This became known as the Madeira style of wine.

For his Madeira Posset, Mike mulls Madeira with orange zest, allspice, cinnamon, clove, and curaçao. He tops that with a mixture of milk cream, eggs, and sugar. This makes for a thick, rich, eggnog-like cocktail with deep, nutty flavors from the Madeira and sweetness from the cream and sugar.

The mulled wine is hot, so it’s a drink that’ll warm you up, and the blend of spices is perfect for the holidays. Consider pouring some in a travel mug for a night of belting out Christmas carols in your neighborhood. Better yet, stop by the Tap Trailhouse, which will feature the Madeira Posset on its seasonal menu.

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Tainah Soares, Trina’s Starlite Lounge

From Boston we head to Somerville, where Trina’s Starlite Lounge is positively crackling with the Christmas spirit.

The stockings are hung by the logo with care, the backbar is strewn with lights, and that recognizable, old-school refrigerator offers thoughtful holiday messages in magnetic letters.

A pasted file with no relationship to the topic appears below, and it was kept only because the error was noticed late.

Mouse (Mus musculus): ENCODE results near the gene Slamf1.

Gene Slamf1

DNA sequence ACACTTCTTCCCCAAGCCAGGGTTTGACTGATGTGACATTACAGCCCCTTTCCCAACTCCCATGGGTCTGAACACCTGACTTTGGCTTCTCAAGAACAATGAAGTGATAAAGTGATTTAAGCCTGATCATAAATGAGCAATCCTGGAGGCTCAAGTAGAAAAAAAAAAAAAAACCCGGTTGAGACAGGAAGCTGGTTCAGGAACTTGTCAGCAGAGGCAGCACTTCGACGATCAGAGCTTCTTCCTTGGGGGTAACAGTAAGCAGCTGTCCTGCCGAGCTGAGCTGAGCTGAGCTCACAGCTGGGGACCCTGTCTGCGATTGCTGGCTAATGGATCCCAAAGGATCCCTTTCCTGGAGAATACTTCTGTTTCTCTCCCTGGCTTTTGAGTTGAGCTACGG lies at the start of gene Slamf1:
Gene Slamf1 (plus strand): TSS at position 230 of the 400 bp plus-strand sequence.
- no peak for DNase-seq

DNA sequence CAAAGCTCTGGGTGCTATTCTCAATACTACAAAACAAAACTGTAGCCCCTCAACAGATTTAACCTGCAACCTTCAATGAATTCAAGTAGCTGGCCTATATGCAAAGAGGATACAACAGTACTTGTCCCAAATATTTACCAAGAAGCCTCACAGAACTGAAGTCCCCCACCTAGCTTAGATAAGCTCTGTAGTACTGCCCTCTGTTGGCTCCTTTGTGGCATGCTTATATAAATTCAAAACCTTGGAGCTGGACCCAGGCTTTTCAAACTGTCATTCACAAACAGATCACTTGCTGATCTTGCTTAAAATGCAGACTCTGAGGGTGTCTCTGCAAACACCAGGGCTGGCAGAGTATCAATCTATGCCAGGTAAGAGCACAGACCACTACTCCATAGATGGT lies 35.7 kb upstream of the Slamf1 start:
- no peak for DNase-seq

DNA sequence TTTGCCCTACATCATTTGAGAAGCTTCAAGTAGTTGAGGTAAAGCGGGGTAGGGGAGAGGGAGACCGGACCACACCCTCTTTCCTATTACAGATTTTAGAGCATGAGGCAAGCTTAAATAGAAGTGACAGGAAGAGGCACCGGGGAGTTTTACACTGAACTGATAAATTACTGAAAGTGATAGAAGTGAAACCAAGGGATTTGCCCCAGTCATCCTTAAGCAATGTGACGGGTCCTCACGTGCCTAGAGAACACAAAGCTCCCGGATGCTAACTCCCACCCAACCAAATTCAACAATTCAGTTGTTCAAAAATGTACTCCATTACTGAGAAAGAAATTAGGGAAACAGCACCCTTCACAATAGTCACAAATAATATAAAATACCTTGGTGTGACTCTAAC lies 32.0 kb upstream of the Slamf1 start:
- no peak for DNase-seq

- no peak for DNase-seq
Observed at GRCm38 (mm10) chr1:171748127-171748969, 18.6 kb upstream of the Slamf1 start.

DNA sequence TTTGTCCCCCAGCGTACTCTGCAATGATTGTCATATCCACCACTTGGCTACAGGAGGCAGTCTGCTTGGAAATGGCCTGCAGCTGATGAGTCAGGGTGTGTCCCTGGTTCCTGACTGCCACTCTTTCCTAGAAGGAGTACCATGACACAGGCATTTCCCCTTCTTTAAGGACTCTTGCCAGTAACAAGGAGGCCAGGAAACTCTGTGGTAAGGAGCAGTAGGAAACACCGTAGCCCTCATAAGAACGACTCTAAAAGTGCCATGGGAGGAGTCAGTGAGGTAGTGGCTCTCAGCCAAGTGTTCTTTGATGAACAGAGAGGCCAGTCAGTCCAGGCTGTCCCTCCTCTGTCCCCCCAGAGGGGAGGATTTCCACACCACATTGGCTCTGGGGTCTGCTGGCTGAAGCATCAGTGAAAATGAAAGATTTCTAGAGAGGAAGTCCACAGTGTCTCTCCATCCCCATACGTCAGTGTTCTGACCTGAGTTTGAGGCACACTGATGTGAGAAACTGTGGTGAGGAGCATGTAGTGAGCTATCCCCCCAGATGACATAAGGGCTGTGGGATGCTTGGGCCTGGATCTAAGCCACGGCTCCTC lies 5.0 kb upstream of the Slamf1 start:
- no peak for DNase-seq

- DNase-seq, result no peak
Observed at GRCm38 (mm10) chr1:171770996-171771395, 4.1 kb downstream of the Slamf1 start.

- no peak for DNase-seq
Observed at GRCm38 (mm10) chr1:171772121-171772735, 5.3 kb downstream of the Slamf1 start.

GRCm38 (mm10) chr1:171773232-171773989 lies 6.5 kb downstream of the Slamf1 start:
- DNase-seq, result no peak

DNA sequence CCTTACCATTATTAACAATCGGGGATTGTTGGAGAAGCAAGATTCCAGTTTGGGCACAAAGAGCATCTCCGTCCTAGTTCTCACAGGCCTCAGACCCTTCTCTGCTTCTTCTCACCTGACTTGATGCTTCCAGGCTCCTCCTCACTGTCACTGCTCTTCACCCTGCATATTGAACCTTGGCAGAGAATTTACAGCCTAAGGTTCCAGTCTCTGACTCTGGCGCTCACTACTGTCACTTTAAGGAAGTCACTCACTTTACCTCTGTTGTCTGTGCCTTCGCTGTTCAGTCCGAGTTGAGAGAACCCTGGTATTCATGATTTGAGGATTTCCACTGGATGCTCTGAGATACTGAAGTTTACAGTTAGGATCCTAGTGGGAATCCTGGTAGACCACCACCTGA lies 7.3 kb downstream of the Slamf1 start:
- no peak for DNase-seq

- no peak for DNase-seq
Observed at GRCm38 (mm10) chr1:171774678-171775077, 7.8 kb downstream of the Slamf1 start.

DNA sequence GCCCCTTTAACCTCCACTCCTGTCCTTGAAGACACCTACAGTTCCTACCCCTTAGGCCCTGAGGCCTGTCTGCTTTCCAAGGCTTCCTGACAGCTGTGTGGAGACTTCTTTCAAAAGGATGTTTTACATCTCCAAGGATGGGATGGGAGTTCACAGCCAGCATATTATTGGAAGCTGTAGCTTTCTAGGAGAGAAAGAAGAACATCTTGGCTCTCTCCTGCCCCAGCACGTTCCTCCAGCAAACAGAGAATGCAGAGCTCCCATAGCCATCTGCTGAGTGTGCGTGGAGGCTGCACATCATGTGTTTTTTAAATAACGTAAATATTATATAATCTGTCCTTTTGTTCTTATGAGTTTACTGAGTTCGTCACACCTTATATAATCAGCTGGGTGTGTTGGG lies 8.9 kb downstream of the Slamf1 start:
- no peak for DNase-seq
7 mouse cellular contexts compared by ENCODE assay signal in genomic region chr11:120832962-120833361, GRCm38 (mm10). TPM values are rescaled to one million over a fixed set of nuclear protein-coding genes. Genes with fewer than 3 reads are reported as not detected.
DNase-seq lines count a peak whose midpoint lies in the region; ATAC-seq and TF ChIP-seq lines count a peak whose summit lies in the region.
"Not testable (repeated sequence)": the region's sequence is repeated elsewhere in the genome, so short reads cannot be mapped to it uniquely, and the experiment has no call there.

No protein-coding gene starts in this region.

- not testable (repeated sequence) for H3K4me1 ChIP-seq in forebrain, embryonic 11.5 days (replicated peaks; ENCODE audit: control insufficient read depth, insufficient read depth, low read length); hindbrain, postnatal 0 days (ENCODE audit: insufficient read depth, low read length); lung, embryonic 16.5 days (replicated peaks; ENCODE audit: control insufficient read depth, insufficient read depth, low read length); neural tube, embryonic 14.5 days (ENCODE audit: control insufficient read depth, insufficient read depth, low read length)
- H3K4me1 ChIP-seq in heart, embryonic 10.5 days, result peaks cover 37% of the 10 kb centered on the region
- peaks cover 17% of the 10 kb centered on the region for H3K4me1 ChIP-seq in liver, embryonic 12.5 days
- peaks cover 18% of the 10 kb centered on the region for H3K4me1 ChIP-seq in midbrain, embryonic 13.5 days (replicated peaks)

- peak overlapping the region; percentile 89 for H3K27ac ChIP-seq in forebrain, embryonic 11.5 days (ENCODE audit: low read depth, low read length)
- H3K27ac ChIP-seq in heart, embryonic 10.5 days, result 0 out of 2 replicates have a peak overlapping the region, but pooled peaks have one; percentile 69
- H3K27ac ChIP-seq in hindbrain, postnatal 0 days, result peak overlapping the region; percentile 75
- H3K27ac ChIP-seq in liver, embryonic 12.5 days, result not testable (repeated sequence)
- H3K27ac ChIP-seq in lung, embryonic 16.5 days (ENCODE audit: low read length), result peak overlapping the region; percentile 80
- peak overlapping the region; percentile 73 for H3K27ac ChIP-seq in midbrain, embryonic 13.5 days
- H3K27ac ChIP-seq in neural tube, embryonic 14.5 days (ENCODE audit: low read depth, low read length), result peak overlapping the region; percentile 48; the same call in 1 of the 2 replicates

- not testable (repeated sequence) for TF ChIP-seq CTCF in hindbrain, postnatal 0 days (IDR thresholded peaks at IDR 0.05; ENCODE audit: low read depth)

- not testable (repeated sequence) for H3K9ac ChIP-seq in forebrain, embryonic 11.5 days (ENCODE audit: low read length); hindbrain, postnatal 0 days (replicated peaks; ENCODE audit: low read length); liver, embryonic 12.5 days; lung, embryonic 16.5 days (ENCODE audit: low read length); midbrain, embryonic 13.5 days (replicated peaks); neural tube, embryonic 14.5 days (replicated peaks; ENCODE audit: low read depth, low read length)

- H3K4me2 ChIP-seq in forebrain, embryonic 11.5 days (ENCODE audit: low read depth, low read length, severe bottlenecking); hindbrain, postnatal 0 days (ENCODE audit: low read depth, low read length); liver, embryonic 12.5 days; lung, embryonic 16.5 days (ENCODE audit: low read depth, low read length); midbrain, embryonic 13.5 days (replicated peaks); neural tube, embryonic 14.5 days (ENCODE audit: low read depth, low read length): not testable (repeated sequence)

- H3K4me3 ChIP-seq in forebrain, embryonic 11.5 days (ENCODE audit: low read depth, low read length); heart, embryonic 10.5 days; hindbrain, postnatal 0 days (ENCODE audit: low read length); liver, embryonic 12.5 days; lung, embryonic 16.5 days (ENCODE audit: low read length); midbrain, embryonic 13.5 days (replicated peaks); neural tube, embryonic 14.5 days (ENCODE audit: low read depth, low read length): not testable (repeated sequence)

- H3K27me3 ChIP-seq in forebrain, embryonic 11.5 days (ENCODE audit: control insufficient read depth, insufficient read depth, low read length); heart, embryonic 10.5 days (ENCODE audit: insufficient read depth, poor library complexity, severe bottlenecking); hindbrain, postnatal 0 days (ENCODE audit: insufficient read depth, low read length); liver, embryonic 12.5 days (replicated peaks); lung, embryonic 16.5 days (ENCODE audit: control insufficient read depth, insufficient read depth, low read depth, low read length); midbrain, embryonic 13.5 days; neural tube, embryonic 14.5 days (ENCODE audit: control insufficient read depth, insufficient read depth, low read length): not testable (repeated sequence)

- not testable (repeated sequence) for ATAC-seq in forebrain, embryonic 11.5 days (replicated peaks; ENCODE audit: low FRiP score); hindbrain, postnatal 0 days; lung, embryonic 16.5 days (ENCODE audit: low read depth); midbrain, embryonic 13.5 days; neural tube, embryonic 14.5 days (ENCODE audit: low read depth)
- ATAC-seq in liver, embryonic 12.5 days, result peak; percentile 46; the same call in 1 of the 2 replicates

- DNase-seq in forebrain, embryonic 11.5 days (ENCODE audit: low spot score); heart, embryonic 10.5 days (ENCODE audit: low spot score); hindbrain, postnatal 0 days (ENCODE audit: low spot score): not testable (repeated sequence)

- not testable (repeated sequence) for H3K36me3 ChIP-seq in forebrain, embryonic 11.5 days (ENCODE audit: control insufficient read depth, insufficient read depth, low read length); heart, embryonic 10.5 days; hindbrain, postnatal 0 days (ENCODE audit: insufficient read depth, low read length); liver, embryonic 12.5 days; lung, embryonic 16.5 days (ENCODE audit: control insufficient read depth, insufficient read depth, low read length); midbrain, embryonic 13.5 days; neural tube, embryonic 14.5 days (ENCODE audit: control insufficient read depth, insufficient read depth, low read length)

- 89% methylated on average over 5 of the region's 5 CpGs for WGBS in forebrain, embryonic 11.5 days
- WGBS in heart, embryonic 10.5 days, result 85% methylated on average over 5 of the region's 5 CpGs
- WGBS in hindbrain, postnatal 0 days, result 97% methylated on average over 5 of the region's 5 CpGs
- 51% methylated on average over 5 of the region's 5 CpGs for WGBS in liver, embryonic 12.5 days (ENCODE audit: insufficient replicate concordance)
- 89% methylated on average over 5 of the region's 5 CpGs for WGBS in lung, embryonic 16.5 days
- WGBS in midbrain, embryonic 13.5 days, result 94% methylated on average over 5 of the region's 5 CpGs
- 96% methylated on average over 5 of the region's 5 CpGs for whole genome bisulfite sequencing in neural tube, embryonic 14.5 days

Even if you’ve never been to Trina’s, you might recognize bartender Tainah Soares. Earlier this year, Thrillist included her in a blog post titled “10 Female Bartenders You Need to Know in Boston.” The Improper Bostonian went further, naming her one of Boston’s best bartenders in November.

One of Tainah’s most notable contributions to Trina’s beverage program has been the StarPop – a rotating carbonated cocktail. I don’t get to Trina’s as often as I’d like, but whenever I do, I’m always excited to find out what effervescent mixture Tainah’s managed to capture in a bottle. Her holiday offering may be her most unusual combination yet.

Called the Arctic Puffin – an allusion to the Will Ferrell holiday epic “Elf” – the central ingredient here is a cherry-mint shrub that Tainah created as a means to experiment with a festive cocktail. “I wanted to create a flavor profile that reminded people of winter through pepper and mint flavors,” she says.

She combines the shrub with Privateer Silver rum, the spicy Ancho Reyes, grapefruit juice, and a dash of Pernod.

“Isn’t it weird?” she asks as I take my first sip. That is exactly the word I would use, in fact. I can’t recall a more unconventional combination of ingredients, honestly. But after I spent a few minutes contemplating the flavor profile – sour, tart, sweet, fruity, peppery, and spicy – I began to really enjoy the drink. I’d call it refreshing, but with an edge.